It’s hard to determine when and where the earliest fishing took place, or which parts of the world were “first-to-market” when it came to selling fish.

Nonetheless, it is believed that fishing has been around since the era of the caveman. Archeologists have found evidence that humans used spears to catch fish as early as 30,000 years ago! Cave art from prehistoric times found in various parts of the world, including France and Spain, depict of humans hunting and fishing. References from Egypt, Germany and China also include primitive art work that show people in the act of fishing by hand, spear fishing or even using rudimentary fishing lines or nets. It was no coincidence that as fishing grew over the centuries, along with hunting as means of procuring food; early settlements were built along bodies of water throughout most of the world.

A Global Industry Emerges

Unlike many other activities and/ or business ideas which clearly emerged in one part of the world, selling fish as food dates back to Ancient Egypt, Ancient China, Ancient Rome and other ancient civilizations including other parts of Europe. In fact, as far back as the Middle Ages, herring were caught in huge numbers and sold in northern Europe. There is also Vikings selling fish caught during their travels to various parts of Europe.

Businesses emerged in towns near large bodies of water where the fish could be caught in nets, traps or by whatever methods available and sold at local markets. While most early commercial fishing focused on catching and selling fresh fish for the evening’s meal, the need to preserve fish to sell later began to increase as populations grew. Early preservation relied primarily on salt until dry ice became the first choice for preserving fish in the late 19th and early 20th Centuries.

Over the ensuing centuries, fisheries and fishing villages began to emerge globally. Commercial fishing entailed boats and crews that could catch and transport increasingly larger amounts of fish. This led to the emergence of fisheries on shorelines where commercial fishermen would explore new ways to catch, store, transport and sell fish.

The last three centuries, thanks to new inventions and ongoing technology, saw a rise of major cities and regions throughout the world with significant fishing industries. Glauchester, among other cities and towns in New England (USA), as well as Bergen (Norway) Grimsby (Great Britain), Newfoundland (Canada) and various cities in Japan including Tokyo are among a few of the many locales that had a strong impact on the growth of the fishing industry. Twentieth Century technology also brought sonar, nylon nets and longer fishing lines to the fishing industry to benefit fishing efforts.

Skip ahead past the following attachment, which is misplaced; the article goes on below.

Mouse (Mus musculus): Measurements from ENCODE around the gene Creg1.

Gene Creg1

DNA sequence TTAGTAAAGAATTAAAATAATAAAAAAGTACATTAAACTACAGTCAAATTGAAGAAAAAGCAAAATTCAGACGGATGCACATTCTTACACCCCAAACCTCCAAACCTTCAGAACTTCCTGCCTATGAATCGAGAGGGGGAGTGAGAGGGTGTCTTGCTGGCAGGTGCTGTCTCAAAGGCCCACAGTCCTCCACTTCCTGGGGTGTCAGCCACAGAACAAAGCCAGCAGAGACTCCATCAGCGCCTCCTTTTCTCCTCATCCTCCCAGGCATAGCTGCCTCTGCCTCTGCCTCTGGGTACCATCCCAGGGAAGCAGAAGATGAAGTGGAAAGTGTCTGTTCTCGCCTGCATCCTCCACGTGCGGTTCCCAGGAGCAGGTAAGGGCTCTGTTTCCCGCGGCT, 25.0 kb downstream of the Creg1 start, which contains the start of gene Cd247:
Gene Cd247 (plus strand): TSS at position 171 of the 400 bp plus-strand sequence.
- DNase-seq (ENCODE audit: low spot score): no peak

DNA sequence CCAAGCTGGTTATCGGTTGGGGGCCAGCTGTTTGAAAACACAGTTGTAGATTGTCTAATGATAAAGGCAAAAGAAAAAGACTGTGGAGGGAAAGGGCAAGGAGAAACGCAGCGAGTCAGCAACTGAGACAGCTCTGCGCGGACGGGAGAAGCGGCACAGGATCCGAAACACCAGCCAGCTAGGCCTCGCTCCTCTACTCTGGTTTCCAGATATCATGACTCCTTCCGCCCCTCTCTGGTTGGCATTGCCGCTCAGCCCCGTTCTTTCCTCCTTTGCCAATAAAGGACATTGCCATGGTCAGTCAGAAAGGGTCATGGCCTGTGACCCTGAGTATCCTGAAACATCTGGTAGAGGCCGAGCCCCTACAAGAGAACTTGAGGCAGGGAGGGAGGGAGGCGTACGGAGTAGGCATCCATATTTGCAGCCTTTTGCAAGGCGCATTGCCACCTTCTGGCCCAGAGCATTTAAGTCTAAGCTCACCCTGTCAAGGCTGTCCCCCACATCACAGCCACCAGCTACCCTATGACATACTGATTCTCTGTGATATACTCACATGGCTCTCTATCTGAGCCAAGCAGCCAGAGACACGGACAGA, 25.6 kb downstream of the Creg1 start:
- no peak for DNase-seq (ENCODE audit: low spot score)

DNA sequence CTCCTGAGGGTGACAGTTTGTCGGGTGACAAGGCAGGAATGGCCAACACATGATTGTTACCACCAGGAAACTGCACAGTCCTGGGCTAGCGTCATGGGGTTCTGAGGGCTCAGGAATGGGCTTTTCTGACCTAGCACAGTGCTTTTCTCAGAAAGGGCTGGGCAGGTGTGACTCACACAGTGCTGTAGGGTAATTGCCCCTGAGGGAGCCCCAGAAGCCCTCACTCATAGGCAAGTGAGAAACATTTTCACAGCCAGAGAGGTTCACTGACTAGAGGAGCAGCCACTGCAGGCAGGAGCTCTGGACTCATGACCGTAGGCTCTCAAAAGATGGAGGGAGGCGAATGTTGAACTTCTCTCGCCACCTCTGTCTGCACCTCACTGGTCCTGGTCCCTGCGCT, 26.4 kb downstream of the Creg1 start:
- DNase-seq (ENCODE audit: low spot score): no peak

The Fishing Industry Today

The global fishing market today has become a multi-billion dollar industry led by China, Japan, The United States, India, South Korea, Thailand, and the countries of northern Europe. Japan’s Maruha Nichiro and Nippon Suisan Kaishai, Norway’s Mowi, Thailand’s Tai Union Group, and The United States’ Red Chamber Group and Trident Seafood are among the largest seafood companies in the world.

While China is the leading consumer of seafood, consumption has also grown on a global level. It is estimated that people worldwide are eating twice as much seafood today as they ate half a century ago. This is, in part, because health surveys have touted the benefits of sea food, which is usually lower in calories and cholesterol, while fatty fish such as salmon, mackerel, and sardines are high in omega-3 fatty acids, which help to reduce inflammation and improve heart health.

And yet, while the fishing industry has seen significant growth for centuries, fish populations are shrinking, not because people are eating healthier, but because of overfishing fishing and other unsustainable practices that are depleting the oceans of fish. According to a study by TheWorldCounts, a global ecological and sustainable practices group, “If overfishing does not stop and we fail to implement sustainable fishing practices, the world could run out of seafood as we know it by 2048, leading to severe ecological imbalances, and profound socioeconomic impacts on coastal communities and industries that depend on a healthy marine life.”

Hence, the evolution of the fishing industry needs cooperation from the multitude of people who work in and support the industry. Recent events have also caused more temporary (but still significant) concerns such as the war in the Ukraine, which led to various trade restrictions with Russia, and the shutdown of restaurants during the pandemic – as well as increased supply chain issues.

Looking at the future we at Oceanic Seafood, like so many players in the industry along with the multitude of buyers, chefs, and individuals who rely on seafood, we are concerned. To paraphrase the line from Disney’s Beauty and the Beast, fishing is “as old as time.” Fish are part of earth’s ecosystem, as are the waterways in which they thrive. It’s important not to take fish for granted. Sustainable seafood means keeping our oceans, lake and other waterways clean so that long evolution of fishing continues..